BRIClab Residencies /

LA NEGRA: A theatrical installation / An event to Honor your Dead (work-in-progress)

LA NEGRA is a multi-interdisciplinary theater work, part of the LATIN IS AMERICA play cycle, about the Patron Saint of Mexican outcasts.

Date

THU-FRI, SEP 26-27, 2019 | 7PM

Cost

$8 Adv / $12 Day of Show
General Admission: Seated

Location

BRIC House Artist Studio
647 Fulton Street
(Enter on Rockwell Place)
Brooklyn, NY 11217
United States
Get Directions

LA NEGRA | Photo: Marina Montesanti


Written and performed by Raquel Almazan
Directed by Mei Ann Teo
Ofrenda Installation Art by Mincho Vega


Excerpt presentation of LA NEGRA: As the Day of the Dead approaches, Drug Cartel Queen LA NEGRA takes a ritualistic journey from child prostitute to Patron Saint of Mexican outcasts—La Santa Muerte. Her top drug pusher and lover Siete, a Gringo tourist painter, and hundreds of street children inhabit her world as it moves towards light and peace. The citizens of Tijuana, police officers, and skull figures of the night force her to face her relentless darkness. These light and dark symbolic forces within her battle for the future of Mexico itself.

A multi-interdisciplinary theater production that integrates text, media, Butoh-based movement, and Day of the Dead altars, where the audience moves through the complexities of Mexico’s crisis and a vision of hope and prosperity.

Part of the LATIN IS AMERICA play cycle. Produced by Almazan’s La Lucha Arts. Starring Raquel Almazan, Alicia Ceron, Yadira De La Riva, Nicolle Marquez, Bobby Plasencia*, and Dana Watkins*.

*These actors are appearing courtesy of Actors Equity Association.


Artist Bios:

Raquel Almazan (Writer/Performer) is an interdisciplinary artist, facilitator, activist, and creator of social justice arts programs. M.F.A. – Playwriting, Columbia University. Select plays: La Paloma Prisoner (NYTW April, 2020, workshops: The Signature Theatre, La Mama, The Lark, INTAR, Labyrinth, and WPI -Stockholm), Does That Feel Good to you My Lark? (Reading- Bushwick Starr, New Georges), LA NEGRA (Readings -Classical Theatre of Harlem, Lincoln Center, Iati), CAFÉ (Workshop:Columbia University, The Kennedy Center), Cross//Roads: Re-framing the Immigrant Narrative (La Micro Theatre), La Migra Taco Truck (Off-Broadway Theatre Row), Porning the Planet (Dixon Place). Recipient of residencies with Eugene O’Neill Center Playwrights Conference and The Playwrights' Center. Recipient of Kennedy Center’s Latinidad Award, the Kate Neal Kinley Playwriting Fellowship, the Arch and Bruce Brown Foundation Playwriting Prize, and the NALAC grant. Artistic Director of La Lucha Arts, dedicated to producing her new works.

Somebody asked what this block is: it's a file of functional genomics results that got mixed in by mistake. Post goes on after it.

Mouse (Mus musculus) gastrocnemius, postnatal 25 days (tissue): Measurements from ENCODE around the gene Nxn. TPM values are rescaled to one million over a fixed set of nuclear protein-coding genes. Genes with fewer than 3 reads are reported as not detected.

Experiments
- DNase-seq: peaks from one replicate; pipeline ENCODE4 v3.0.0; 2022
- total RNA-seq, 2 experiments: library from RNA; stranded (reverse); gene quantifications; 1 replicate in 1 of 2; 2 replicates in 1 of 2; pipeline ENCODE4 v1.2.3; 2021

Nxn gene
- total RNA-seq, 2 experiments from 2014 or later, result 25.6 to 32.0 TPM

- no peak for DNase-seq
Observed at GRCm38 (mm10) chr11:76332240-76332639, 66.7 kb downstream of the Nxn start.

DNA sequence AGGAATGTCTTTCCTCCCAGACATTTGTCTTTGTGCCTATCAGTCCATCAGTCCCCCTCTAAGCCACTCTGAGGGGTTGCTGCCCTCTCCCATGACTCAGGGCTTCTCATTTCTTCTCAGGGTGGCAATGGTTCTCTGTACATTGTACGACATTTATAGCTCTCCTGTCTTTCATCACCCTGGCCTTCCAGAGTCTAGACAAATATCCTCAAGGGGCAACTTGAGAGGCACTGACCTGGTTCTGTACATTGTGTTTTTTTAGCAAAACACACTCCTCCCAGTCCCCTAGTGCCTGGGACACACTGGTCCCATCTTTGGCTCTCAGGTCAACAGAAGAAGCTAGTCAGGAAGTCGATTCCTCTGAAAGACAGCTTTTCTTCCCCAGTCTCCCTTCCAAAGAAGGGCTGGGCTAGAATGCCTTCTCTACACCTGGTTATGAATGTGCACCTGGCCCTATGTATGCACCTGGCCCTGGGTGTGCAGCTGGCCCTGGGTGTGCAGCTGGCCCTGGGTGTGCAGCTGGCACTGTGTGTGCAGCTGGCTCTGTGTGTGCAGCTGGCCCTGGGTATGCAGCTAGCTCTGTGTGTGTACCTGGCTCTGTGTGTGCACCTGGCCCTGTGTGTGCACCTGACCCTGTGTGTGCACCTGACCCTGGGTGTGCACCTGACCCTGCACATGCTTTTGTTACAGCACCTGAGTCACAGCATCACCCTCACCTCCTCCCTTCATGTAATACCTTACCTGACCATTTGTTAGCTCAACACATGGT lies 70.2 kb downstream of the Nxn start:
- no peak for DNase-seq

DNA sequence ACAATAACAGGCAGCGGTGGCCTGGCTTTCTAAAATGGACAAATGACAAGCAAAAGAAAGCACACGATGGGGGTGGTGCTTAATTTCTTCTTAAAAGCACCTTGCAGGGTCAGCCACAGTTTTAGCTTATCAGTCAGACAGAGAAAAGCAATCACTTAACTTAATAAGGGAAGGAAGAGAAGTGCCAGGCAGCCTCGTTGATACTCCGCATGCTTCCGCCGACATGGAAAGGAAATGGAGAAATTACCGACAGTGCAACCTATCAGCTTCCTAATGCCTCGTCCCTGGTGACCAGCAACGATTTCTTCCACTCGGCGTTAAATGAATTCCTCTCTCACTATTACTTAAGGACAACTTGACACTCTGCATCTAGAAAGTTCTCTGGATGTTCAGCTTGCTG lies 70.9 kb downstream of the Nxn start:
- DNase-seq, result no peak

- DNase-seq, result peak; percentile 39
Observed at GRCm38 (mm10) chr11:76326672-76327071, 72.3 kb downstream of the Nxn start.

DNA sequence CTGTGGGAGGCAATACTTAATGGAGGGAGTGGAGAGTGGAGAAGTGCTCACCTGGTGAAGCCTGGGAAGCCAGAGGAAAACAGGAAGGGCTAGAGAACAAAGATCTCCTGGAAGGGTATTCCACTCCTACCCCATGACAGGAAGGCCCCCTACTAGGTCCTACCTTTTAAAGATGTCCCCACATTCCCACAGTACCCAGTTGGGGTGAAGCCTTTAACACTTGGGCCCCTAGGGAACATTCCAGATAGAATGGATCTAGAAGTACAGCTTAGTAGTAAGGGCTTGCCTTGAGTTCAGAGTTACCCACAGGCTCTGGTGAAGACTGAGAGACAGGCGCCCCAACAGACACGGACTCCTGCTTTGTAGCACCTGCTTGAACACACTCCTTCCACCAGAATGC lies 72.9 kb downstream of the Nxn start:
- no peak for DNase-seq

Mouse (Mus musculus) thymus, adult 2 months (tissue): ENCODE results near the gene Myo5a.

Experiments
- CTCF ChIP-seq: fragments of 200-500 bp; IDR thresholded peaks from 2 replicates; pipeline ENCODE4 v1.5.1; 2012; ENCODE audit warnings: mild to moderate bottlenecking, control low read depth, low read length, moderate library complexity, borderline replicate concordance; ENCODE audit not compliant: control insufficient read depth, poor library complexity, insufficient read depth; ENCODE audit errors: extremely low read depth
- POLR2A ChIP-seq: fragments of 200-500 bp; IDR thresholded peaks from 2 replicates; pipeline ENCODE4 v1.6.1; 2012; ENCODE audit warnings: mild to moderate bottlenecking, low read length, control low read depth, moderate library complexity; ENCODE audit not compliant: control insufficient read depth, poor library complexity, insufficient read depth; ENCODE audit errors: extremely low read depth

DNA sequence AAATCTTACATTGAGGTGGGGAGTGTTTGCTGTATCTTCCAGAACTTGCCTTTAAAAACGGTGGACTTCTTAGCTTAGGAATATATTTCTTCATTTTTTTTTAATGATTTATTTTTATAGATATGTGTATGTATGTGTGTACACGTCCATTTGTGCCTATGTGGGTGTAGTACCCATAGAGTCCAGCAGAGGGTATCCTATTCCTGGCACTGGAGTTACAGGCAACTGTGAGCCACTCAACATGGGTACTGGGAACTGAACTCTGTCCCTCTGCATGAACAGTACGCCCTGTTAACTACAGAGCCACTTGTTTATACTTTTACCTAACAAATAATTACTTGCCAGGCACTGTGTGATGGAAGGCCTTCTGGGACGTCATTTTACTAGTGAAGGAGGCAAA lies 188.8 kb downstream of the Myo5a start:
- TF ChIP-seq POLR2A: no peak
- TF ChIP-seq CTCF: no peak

Mei Ann Teo (Director, she/they) is a theatre/film maker who works at the intersection of artistic/civic/contemplative practice to shift culture towards justice and compassion. As a director/devisor/dramaturg, she collaborates across genres, including multi-form performance, music theatre, and intermedial participatory work. Recent and current work includes: the world premiere and 25-city tour in China of Dim Sum Warriors by Colin Goh and Yen Yen Woo (composed by Pulitzer Prize winner Du Yun); Diana Oh’s Clairvoyance at ART Oberon; Jillian Walker’s Songs of Speculation at JACK; SKiNFoLK: An American Show at SPARK Festival and MTF; Nia Witherspoon’s Dark Girl Chronicles at BAX, JACK, and Playwrights Realm; Double Yolk Moon with Bex Kwan and Sophia Mak at BRIC; and Madeleine Sayer’s Where We Belong at the Globe in London. Mei Ann is the Producing Artistic Director of Musical Theatre Factory, a Resident Company of Playwrights Horizons.

Mincho Vega (Installation artist, Illustrator, Altar Maker) is a visual artist of Salvadoran descent, based out of Brooklyn. Father. Husband. Teacher. Co-founder of Trust Your Struggle, an artist collective focusing on activism and arts education. His work has toured Mexico and Central America where he created murals with local artists and communities. His ofrendas (altars for the ancestors) buildings and installations have been portals for healing and ancestral meditation; each year they are built with community members and artists. He has been a panelist at Harlem School of the Arts, Trinity College, Virginia Tech University, University of the Arts in Boston, and the Casa de Artesana Women’s Center in Guatemala City. Benjamin has also painted murals for Sprite, Google, and Discovery Channel. Recipient of the Dr. Judith Temple Scholarship Fund (Arrowmont School of Arts and Crafts).


 

Venue Information:

The intimate, flexible studio space within BRIC House is dedicated to emerging and mid-career artists, with an audience capacity of 50-75 for rehearsals and performances in a workshop setting.

For ticketed events, the Box Office opens one hour prior to show time. Advanced tickets can be purchased online.

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